A Separation Agreement is a document that outlines the divison of assets and child arrangements. the contents are agreed upon by both parties.
All financial arrangements and arrangements for any children must be agreed upon by both parties before any divorce proceedings can begin.
Couples in Scotland will usually legally separate by means of a Separation Agreement. This is often entered into when the couple initially separate, to regulate their financial affairs and the care arrangements for their children. It's common for the couple to come to an agreement regarding the division of their assets and for payment of financial support for the spouse and children and indeed for the division of assets to take place at, or shortly after, the time they separate. Thereafter, if the parties do come to divorce, the divorce action can proceed on an uncontested basis.
Such Separation Agreements are normally registered in the Books of Council and Session located in Edinburgh; this can be done simply by writing a letter to the Books of Council and Session with a copy of the signed agreement and asking for it to be registered. There is a fee payable depending on how many pages the agreement extends to and how many copies are required; once registered, the agreement has the same effect as a divorce court decree and can be enforced.
There is only limited scope for changing the terms of a registered agreement. For example, it's possible to vary the arrangements made for the care of the children and to vary the arrangements made for the payment of maintenance for a spouse and/or children if there is a change of circumstances. Otherwise the provisions of the agreement can only be challenged if it can be shown that they were not fair and reasonable at the time they were entered into.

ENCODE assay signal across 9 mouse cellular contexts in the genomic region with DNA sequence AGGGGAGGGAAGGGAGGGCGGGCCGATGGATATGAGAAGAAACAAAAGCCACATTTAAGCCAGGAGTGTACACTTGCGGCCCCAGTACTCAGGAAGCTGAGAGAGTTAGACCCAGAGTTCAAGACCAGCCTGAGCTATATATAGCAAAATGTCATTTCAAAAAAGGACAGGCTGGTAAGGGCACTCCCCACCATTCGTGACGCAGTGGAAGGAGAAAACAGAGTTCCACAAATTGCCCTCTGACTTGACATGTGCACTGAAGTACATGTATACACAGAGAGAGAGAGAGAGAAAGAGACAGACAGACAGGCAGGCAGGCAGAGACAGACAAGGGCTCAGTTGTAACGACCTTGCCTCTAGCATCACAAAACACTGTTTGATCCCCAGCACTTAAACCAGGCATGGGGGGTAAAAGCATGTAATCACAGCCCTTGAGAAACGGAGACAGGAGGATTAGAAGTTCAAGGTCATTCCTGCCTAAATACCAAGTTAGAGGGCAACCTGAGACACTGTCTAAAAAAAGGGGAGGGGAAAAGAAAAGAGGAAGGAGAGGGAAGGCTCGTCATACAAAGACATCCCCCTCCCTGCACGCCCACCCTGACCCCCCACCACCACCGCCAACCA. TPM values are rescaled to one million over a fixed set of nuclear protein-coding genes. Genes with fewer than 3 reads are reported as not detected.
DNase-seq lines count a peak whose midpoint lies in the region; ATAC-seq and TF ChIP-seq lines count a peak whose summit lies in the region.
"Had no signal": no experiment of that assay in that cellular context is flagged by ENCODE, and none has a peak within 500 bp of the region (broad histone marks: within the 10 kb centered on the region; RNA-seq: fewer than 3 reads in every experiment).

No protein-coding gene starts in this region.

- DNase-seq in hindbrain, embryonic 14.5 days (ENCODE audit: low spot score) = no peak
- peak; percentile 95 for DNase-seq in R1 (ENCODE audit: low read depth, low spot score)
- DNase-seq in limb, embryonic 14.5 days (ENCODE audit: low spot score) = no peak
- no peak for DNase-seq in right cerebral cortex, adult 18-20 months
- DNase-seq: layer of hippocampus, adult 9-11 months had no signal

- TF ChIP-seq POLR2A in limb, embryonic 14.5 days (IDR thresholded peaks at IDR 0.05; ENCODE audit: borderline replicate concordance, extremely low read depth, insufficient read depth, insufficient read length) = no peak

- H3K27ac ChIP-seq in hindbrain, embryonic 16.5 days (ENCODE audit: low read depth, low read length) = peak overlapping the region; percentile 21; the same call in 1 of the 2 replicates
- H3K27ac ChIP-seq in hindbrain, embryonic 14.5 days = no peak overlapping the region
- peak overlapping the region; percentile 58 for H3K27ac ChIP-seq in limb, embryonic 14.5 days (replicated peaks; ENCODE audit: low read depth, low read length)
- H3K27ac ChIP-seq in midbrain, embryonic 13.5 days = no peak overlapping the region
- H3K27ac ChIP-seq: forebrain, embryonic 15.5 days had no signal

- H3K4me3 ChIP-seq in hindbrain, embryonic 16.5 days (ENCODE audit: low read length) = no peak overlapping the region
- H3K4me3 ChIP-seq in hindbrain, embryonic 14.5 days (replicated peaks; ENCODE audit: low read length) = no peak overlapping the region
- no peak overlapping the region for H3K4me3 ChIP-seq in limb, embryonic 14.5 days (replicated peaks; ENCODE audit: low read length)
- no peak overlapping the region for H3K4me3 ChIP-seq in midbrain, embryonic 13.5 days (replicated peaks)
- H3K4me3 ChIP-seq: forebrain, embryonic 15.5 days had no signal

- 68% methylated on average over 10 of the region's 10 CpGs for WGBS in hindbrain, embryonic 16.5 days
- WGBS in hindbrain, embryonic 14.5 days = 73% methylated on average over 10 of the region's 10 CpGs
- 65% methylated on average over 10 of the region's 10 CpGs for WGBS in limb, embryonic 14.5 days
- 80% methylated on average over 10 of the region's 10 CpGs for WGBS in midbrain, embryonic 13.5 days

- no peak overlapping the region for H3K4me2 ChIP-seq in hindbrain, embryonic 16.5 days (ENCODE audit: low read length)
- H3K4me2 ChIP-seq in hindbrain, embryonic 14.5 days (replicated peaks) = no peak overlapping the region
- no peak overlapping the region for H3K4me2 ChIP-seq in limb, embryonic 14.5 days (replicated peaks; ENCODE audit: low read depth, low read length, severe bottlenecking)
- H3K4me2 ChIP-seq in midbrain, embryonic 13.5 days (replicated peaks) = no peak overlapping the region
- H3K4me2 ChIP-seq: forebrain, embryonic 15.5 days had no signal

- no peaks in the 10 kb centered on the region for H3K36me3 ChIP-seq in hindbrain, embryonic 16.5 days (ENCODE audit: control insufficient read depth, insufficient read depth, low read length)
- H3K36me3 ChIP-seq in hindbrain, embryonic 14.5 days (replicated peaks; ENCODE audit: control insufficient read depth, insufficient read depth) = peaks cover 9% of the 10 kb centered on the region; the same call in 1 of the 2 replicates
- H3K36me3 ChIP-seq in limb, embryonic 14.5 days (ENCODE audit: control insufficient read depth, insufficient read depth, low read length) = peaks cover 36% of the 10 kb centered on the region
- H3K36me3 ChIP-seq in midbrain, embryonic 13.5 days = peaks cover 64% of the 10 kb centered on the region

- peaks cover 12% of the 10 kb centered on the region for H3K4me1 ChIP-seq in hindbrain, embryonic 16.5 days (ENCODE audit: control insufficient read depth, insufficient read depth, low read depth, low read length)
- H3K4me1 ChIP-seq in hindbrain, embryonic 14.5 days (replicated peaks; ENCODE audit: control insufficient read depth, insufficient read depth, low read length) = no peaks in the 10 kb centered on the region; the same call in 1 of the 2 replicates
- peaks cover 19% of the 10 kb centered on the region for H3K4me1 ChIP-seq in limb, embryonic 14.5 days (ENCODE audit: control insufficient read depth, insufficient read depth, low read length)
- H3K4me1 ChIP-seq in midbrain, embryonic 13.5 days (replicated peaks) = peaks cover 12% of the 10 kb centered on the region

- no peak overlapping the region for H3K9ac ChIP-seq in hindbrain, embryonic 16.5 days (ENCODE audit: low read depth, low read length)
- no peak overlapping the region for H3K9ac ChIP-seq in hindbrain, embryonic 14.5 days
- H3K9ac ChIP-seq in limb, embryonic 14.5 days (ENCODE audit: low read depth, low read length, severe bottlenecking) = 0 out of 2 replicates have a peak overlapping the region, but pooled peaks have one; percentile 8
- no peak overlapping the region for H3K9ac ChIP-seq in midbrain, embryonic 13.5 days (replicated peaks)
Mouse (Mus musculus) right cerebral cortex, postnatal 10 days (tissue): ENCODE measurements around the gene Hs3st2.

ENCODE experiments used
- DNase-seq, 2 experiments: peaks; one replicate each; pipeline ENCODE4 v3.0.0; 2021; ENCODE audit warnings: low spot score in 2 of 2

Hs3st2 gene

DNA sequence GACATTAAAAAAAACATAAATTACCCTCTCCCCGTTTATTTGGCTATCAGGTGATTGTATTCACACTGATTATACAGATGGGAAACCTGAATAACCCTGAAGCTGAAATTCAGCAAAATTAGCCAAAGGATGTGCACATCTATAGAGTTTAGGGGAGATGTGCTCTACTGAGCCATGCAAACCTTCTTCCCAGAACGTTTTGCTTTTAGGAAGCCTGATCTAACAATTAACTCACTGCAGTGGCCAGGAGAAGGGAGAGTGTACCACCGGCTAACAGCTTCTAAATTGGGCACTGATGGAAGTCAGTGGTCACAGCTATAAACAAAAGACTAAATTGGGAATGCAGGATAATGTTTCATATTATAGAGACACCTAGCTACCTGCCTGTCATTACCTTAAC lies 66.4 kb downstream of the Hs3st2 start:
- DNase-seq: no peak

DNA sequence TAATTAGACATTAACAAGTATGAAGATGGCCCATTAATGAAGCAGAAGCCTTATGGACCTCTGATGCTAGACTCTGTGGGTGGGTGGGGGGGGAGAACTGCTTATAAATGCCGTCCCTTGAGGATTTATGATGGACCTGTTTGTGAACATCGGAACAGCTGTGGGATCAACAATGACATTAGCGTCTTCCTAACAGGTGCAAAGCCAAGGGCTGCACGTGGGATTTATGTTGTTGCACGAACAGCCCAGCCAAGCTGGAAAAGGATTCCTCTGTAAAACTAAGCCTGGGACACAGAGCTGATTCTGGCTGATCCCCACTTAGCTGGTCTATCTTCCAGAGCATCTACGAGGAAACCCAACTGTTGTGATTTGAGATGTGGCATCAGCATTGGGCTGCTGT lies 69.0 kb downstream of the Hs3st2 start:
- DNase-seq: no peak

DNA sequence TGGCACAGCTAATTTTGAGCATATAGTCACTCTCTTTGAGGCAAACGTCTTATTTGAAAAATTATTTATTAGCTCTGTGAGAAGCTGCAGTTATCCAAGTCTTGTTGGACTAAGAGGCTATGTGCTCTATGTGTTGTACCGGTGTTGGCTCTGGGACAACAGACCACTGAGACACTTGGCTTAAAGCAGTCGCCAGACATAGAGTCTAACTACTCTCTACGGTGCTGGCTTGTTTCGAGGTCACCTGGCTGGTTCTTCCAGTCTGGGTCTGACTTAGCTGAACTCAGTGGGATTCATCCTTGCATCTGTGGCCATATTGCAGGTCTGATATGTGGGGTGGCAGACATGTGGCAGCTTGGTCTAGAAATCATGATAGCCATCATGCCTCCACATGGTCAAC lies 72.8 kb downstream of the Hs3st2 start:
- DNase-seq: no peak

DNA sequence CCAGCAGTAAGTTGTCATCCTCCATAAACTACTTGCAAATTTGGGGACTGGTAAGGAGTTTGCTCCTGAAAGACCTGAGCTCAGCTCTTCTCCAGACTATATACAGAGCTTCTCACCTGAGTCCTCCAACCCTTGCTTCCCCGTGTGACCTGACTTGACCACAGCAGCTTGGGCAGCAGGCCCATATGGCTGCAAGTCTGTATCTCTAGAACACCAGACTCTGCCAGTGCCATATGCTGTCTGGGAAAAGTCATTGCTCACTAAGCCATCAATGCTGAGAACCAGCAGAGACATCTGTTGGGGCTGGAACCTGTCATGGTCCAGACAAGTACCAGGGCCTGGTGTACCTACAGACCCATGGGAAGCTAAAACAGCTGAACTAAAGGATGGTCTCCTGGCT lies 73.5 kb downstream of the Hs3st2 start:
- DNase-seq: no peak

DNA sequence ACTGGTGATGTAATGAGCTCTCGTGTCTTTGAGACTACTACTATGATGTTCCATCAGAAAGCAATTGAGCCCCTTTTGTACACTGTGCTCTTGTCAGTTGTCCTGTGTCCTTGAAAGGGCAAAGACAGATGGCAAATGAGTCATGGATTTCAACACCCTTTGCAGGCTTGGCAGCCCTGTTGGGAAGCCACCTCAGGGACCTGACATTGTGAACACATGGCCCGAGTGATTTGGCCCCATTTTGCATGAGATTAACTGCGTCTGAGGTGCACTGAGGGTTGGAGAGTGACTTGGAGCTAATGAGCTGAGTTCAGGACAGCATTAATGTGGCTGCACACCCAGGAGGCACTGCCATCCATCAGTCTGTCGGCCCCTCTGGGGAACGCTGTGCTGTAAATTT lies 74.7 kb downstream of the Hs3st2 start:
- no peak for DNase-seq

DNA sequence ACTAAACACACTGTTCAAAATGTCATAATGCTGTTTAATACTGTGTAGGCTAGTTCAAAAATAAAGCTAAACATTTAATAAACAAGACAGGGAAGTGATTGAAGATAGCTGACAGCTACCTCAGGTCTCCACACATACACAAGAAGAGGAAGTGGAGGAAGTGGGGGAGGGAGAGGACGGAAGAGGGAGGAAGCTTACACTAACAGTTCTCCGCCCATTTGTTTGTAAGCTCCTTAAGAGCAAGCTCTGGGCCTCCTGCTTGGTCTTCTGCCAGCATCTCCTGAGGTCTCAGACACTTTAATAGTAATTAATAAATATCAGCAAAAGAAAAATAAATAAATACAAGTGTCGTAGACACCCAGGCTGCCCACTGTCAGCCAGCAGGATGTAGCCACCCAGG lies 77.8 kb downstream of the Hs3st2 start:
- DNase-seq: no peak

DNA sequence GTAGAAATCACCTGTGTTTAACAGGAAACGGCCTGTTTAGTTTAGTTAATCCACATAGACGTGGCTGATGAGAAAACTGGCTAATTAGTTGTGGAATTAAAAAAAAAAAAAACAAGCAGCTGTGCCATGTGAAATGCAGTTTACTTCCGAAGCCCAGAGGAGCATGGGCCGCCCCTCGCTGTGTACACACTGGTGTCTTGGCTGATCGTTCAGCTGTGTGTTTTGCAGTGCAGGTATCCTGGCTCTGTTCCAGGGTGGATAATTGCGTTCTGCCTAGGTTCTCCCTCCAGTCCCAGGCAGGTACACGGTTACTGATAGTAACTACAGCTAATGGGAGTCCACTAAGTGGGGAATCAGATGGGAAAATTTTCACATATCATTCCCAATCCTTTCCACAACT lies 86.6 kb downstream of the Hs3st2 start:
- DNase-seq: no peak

It is highly advisable that proper legal advise is sought from a family law solicitor - Separation Agreements can be very complex documents. It is possible for a couple who are in complete agreement over the financial division and child arrangements to draw up their own SA, and you can download SA templates (ie from Lawpack), which are then completed and submitted in the usual manner. However, if you are unsure about any aspect/clause within the self-drafted SA, seek proper legal advice, as there is very limited scope to change any clause after it becomes a legal document.
What if we cant agree?
If negotiation between the 2 parties are proving fruitless, then there are a number of options open;
(1) - negotiation through both parties' solicitors
(2) - collaborative law when both spouses meet with your respective solicitors and work together around the table.
(3) mediation - a mediator would work with both parties to come to an amicable agreement
The final option is having the Courts decide upon the financial split/child contact issues - however this is very costly, both in monetary and stress terms. Only around 3% of divorcing couples in Scotland end up in the courtroom for this.
What should I consider when thinking about a SA?
There are four steps which should be considered before making a decision about the financial arrangements. Please note that matrimonial property is that which is accrued between the date of marriage and the date of separation.
1. Establishing the date of separation on which the married couple cease to cohabit as man and wife.
2. Identifying all the assets owned jointly or individually by a couple at the separation date including the house, furnishings, a car, pensions, savings and investments and any outstanding liabilities (mortgage, car finance, personal loans, credit card debts etc) in existence on the date of separation.
3. Determining any non matrimonial property by looking at the individual assets and seeing the circumstances in which they were acquired. Assets owned by either party before the marriage or those gifted or inherited are not matrimonial property.
4. Valuing matrimonial assets as at the date of separation, for example, by providing statements for savings, asking insurance companies for surrender valuations of endowments and pension providers for the Cash Equivalent Transfer Value. Endowment policies and pensions started before marriage are apportioned for the years of the marriage. It's best to have agreement before having the house valued by a Chartered Surveyor. The liabilities are deducted from the assets to provide the net value of matrimonial property.